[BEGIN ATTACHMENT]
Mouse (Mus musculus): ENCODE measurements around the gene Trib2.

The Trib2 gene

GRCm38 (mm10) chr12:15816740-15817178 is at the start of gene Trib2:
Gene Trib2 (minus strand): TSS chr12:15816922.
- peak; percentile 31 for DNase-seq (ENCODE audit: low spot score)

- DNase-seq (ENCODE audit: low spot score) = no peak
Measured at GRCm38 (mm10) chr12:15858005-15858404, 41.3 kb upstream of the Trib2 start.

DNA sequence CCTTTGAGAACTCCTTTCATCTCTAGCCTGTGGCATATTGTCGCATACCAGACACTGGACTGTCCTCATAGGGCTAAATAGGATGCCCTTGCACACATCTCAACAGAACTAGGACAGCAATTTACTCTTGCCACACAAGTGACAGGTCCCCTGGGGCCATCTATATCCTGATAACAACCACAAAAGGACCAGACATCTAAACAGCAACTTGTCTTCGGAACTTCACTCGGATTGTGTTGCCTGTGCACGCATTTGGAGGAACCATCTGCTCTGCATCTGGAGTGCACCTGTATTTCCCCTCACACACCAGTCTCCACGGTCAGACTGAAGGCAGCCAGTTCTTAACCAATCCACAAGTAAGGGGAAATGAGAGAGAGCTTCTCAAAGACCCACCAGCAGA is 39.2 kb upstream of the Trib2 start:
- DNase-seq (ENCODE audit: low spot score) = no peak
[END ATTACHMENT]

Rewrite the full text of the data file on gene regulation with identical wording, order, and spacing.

Mouse (Mus musculus): ENCODE measurements around the gene Trib2.

The Trib2 gene

GRCm38 (mm10) chr12:15816740-15817178 is at the start of gene Trib2:
Gene Trib2 (minus strand): TSS chr12:15816922.
- peak; percentile 31 for DNase-seq (ENCODE audit: low spot score)

- DNase-seq (ENCODE audit: low spot score) = no peak
Measured at GRCm38 (mm10) chr12:15858005-15858404, 41.3 kb upstream of the Trib2 start.

DNA sequence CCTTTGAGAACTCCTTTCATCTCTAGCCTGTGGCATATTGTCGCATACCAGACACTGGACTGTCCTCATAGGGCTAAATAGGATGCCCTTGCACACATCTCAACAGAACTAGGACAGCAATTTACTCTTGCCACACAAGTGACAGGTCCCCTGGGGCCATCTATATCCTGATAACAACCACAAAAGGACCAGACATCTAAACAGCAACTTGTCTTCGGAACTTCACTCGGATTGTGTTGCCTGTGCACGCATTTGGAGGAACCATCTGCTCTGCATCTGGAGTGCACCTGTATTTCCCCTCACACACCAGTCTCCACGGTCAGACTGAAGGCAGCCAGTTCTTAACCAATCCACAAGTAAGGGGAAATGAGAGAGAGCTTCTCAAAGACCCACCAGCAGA is 39.2 kb upstream of the Trib2 start:
- DNase-seq (ENCODE audit: low spot score) = no peak